The girls sang the 1938 bluegrass novelty song Cups (When I’m Gone), sung around a campfire in Pitch Perfect 2. Then Chamber Bravura, another featured ensemble (CA) sparkled in the old Leslie Gore classic You Don’t Own Me, with its continuing relevance. The solos and beat-boxing were well done. The boys had their turn with Billy Joel’s Uptown Girl.


Then Kelley Jakle, one of the stars of the Pitch Perfect movies, took the stage for an amazing traversal of Tomorrow Never Dies, probably the best thing about that particular James Bond movie (as sung by Sheryl Crow). Ms. Jakle’s range is really wide, from deeper mezzo colors all the way up to “Shirley Bassey” highs. She was backed by the massed choir. The first half ended with a rousing Uptown Funk made popular by Bruno Mars.


For the second half, the choir changed personnel, and the joys of community continued to be celebrated with Earth, Wind & Fire’s Sing a Song, Put on a Happy Face (from Bye Bye Birdie), and the girls’ sensitive singing in Sting’s Fields of Gold. Forte, a featured group from Centerville High School (OH) performed their own original song Life’s So Lyrical. What great talent, they have now produced albums entirely of their own songs. You’re My Best Friend (also by Queen) was dedicated to Mr. Sharon’s mother, recently deceased.


After all this bounty, there was even more, with the advent of Shemesh (Hebrew word for sunshine), a Mexican a cappella group, that elicited the only outburst of unexpected profanity from Mr. Sharon, when referring to anti-Mexican attitudes and policies. The group performed a medley of songs so well-known that they risk being cliché, but in this quartet the vocal virtuosity was splendid. Then we went “north of the border” for the next featured group Soundcrowd, from Canada, which indeed delivered Signed, Sealed, Delivered stylishly.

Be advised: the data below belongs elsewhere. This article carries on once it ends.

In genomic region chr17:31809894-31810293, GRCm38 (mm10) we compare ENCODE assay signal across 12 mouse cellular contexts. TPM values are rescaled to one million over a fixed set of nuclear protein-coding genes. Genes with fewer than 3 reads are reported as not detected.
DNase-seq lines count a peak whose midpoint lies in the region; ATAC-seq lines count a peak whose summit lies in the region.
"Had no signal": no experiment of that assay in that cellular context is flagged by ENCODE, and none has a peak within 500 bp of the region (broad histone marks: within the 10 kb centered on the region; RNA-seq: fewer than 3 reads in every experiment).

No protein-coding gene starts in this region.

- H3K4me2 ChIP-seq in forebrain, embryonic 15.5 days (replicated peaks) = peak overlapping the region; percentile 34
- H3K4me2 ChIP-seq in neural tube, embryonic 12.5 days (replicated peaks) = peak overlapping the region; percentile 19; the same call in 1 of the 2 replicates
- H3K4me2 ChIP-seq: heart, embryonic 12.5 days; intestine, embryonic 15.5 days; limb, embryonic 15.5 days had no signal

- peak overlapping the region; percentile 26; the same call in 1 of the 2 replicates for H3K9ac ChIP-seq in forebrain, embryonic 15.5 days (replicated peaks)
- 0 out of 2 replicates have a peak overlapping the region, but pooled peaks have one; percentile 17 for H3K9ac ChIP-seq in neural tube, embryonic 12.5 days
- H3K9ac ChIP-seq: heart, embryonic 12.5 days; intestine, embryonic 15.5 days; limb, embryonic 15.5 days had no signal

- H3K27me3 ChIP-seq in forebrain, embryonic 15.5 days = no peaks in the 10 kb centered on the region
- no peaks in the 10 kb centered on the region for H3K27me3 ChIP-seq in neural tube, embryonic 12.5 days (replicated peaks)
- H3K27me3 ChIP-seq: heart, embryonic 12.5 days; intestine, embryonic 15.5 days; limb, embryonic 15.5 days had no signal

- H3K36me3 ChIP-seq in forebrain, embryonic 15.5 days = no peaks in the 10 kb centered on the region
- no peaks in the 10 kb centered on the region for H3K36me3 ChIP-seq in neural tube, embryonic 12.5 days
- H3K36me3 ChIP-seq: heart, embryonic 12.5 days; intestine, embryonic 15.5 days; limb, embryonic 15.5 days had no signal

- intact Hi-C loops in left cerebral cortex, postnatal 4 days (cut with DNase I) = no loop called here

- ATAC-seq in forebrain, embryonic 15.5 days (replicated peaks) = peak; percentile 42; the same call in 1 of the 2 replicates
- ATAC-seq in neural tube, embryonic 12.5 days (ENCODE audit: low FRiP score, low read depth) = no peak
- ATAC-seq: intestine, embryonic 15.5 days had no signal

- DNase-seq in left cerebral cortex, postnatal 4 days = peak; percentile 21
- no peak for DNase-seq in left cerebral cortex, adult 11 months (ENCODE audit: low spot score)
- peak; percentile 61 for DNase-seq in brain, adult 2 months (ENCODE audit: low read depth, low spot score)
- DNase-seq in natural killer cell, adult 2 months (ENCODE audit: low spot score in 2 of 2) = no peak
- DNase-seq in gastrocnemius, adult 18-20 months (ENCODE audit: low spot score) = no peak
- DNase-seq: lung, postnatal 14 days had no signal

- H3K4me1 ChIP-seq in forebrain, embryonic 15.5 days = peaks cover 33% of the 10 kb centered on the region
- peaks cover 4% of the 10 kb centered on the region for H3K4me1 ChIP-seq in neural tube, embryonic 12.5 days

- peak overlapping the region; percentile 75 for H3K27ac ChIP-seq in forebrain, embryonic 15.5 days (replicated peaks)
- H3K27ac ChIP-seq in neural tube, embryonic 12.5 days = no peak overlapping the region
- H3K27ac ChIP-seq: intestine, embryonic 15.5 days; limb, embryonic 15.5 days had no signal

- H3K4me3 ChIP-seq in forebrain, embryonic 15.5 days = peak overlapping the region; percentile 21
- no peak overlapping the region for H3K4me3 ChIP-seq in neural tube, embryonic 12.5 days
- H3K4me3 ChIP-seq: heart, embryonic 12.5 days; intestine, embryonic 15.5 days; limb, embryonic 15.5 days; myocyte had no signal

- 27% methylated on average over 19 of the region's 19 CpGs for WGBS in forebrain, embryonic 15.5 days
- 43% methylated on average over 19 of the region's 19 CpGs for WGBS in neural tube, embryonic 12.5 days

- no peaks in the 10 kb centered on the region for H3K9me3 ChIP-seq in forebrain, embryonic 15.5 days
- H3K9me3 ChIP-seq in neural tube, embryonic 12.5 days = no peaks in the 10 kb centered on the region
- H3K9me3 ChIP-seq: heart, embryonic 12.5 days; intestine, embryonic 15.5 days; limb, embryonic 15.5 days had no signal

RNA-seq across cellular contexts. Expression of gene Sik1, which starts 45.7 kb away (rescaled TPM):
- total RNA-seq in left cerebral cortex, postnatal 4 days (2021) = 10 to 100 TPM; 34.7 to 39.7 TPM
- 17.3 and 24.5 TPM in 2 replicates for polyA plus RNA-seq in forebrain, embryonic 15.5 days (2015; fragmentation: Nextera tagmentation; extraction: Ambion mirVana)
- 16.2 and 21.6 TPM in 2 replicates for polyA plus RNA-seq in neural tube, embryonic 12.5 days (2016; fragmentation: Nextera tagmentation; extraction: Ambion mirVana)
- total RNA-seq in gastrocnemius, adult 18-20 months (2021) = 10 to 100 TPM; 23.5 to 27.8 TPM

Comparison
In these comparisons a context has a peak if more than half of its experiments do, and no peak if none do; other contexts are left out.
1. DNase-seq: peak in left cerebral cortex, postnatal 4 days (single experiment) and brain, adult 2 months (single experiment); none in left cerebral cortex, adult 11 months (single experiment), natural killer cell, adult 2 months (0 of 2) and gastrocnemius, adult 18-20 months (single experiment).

The creators (as distinct from the cast) of In Transit, an a cappella group in their own right, then performed We Are Home from their show. I have yet to see this Broadway gem, which opened in December of last year, but just on the basis of the two songs done today, I’d go. Chesney Snow, possibly the world’s reigning beat-boxer (vocal percussion) was featured, and added an extended virtuosic solo right after.


The boys took a swagger-y turn with Jessie’s Girl. Then Mr. Sharon himself escorted us through his version of Gershwin’s Summertime, complete with his amazing imitation of a muted trumpet. The afternoon finished with the other half of the choir coming up through the audience to have just under 500 people singing Time of My Life (Dirty Dancing, also used in The Sing-Off). It was thunderous and exciting. Mr. Sharon finished with his traditional written-in encore The Lion Sleeps Tonight, with audience participation not only encouraged, but demanded. Ovation!